Although no direct relationship between psychological well-being and type of education was found, indirect relationships were note with spirituality (p < 0.001) and both spirituality and health-related behavior (p < 0.001), but not with health-related behavior alone. Although these relationships are not direct, the results suggest that acquiring education on psychosocial health and the human mind and spirit might be associated with a stronger relationship of spirituality and health-related behaviors with psychological well-being.
Gender and age were control variables in the model since both are known to affect the type of education. More women attended studies focused on education about the human mind and spirit (n f = 221) than men (n m = 79), whereas the gender ratio in physical health and the human body group of students was more balanced (n f = 166 vs. n m = 129). This led to a number of relationships between gender and the type of university studies (p < 0.001). In consequence, some indirect relationships between gender and the type of studies were significant, whereas direct relationships were not. Age was slightly higher in the human mind and spirit group. The difference was significant (M 0 = 21.15, SD 0 = 1.56; M 1 = 22.30, SD 1 = 2.20; p < 0.001), thus, some indirect relationships with age were significant with the type of acquired university education.
Although path models assume causal inference, we should bear in mind that all causally related factors that were excluded from the model are by definition represented in the form of error terms (Pearl, 2012). The variance of psychological well-being explained by this model was R 2 = 0.175, which means that a large portion of it is accounted for in sources other than variables contained in the model.
To gain a better insight into the role of education in the relationship of health-related behaviors, spirituality, and psychological well-being, a linear regression analysis with moderation terms was conducted (Table 3). The constant value (b 0) represents the intercept of a group whose education is focused on the human body, whereas the predictor type of education corresponds to the difference between the group means. The intercept of psychological well-being was significantly lower (b = −0.495; p = 0.010) in the human mind and spirit group. The coefficient of health-related behavior in the group educated in physical health and the human body was significant (health-related behavior, b = 0.005; p = 0.001), and the human mind and spirit group did not differ from it significantly (Health-related behavior * Education = 1, b = 0.002; p = 0.455). The relationship between spirituality and psychological well-being was significant as well (Spirituality, b = 0.113; p = 0.001) but the slope was steeper in the human mind and spirit group (Spirituality * Education = 1, b = 0.098; p = 0.029; Figure 3). It can be thus concluded that spirituality has a stronger relationship with psychological well-being in university students whose curricula focus on the psychosocial dimension of health and the human mind and spirit.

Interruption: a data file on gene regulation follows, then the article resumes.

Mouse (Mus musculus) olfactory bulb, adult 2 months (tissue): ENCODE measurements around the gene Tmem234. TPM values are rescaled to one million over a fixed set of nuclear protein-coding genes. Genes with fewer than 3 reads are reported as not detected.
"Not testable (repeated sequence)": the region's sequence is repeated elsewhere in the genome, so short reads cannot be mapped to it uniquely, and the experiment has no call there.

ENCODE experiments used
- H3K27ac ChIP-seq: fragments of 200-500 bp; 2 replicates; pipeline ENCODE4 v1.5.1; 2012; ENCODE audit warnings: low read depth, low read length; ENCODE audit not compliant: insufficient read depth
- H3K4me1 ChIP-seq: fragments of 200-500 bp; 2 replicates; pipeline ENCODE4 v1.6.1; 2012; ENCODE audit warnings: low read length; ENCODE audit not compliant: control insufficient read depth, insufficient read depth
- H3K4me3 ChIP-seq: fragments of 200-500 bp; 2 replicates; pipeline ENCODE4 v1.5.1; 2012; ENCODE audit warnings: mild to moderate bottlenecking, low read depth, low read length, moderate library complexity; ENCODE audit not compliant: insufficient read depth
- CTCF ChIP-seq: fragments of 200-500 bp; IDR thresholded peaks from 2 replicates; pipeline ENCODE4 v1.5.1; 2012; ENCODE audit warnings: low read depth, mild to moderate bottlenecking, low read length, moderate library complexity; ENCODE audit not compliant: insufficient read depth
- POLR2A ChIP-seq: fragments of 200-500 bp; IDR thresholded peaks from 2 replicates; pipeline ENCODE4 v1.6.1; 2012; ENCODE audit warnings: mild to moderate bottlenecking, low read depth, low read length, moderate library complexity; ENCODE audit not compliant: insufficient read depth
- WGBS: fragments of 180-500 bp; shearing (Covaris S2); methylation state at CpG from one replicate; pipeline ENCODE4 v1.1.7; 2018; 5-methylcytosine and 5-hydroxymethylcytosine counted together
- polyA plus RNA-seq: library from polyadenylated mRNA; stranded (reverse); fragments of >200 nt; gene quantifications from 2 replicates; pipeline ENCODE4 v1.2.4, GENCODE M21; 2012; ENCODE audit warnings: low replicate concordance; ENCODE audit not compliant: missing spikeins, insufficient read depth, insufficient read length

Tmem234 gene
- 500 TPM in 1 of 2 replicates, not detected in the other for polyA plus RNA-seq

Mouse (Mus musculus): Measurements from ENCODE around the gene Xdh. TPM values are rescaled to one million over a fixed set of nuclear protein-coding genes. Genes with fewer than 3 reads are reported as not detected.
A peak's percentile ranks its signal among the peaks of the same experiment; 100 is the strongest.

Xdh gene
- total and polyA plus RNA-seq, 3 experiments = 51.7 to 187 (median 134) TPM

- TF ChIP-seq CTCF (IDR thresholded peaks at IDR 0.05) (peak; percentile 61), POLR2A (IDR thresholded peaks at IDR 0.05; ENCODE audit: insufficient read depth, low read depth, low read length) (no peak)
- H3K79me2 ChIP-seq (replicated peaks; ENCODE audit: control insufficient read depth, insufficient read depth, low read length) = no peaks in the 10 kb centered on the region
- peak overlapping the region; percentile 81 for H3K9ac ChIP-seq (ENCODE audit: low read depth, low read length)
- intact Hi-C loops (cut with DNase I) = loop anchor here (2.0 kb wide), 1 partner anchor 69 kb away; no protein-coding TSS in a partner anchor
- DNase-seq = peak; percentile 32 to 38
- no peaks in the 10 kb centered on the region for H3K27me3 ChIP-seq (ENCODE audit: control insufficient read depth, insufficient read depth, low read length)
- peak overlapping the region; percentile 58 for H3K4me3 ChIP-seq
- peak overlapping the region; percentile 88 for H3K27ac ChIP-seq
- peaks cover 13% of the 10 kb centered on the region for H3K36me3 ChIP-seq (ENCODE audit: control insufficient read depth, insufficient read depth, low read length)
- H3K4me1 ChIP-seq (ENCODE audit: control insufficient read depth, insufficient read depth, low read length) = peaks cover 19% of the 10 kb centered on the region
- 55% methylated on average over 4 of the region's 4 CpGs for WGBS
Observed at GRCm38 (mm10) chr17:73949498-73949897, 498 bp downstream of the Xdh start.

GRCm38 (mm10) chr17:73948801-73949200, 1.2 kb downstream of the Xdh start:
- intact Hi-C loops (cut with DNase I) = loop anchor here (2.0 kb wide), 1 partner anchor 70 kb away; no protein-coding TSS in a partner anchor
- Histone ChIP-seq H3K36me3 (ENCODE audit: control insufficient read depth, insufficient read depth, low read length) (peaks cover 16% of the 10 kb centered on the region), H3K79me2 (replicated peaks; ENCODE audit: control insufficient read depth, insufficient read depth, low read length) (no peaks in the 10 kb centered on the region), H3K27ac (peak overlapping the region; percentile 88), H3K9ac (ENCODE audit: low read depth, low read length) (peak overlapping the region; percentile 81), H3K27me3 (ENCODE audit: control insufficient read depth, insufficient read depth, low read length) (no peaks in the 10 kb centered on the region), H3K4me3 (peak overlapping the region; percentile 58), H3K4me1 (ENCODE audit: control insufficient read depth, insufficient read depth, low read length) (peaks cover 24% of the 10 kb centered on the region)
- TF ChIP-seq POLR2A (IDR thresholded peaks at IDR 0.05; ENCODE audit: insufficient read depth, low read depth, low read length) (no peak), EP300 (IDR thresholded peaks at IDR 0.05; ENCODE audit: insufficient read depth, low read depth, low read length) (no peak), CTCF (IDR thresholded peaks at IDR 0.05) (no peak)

Table 3. Results of the regression model predicting psychological well-being depending on health-related behavior, spirituality, and the type of education (n = 595).
Figure 3. Correlation between spirituality and psychological well-being in group focused on human body (A; r = 0.273, n 0 = 295) and human mind and spirit (B; r = 0.414, n 1 = 300).
The study revealed significant relationships between spirituality, health-related behaviors, and psychological well-being, in terms of the type of acquired education. The results indicate that both spirituality and health-related behaviors were associated with psychological well-being. The relationship between spirituality and psychological well-being was stronger in the human mind and spirit group of students. As longitudinal studies among adolescents by Kor et al. (2019) show spirituality is stable over time and contribute to better subjective well-being. It may also be considered to be a fundamental character strength and a crucial factor of positive development. Thus, spirituality may as well strengthen psychological well-being. Moreover, Giannone and Kaplin (2020) confirm that existential thinking and the production of meaning may be related to mental health. In general, spiritual intervention programs also contribute to mental health and well-being (Sanyal et al., 2020). Moreover, spirituality showed a similar relationship with health-related behaviors and was indirectly associated with psychological well-being through health-related behaviors. In other words, it seems that spirituality is not only directly associated with psychological well-being, but also might be moderated by health-related behavior. This is consistent with existing research (Jesse and Reed, 2004; Park et al., 2009; Unterrainer et al., 2014) and is an indication that spirituality is, in fact, a determinant of psychological well-being prior to health-related behavior. Despite this, a cross-sectional study cannot verify this claim directly.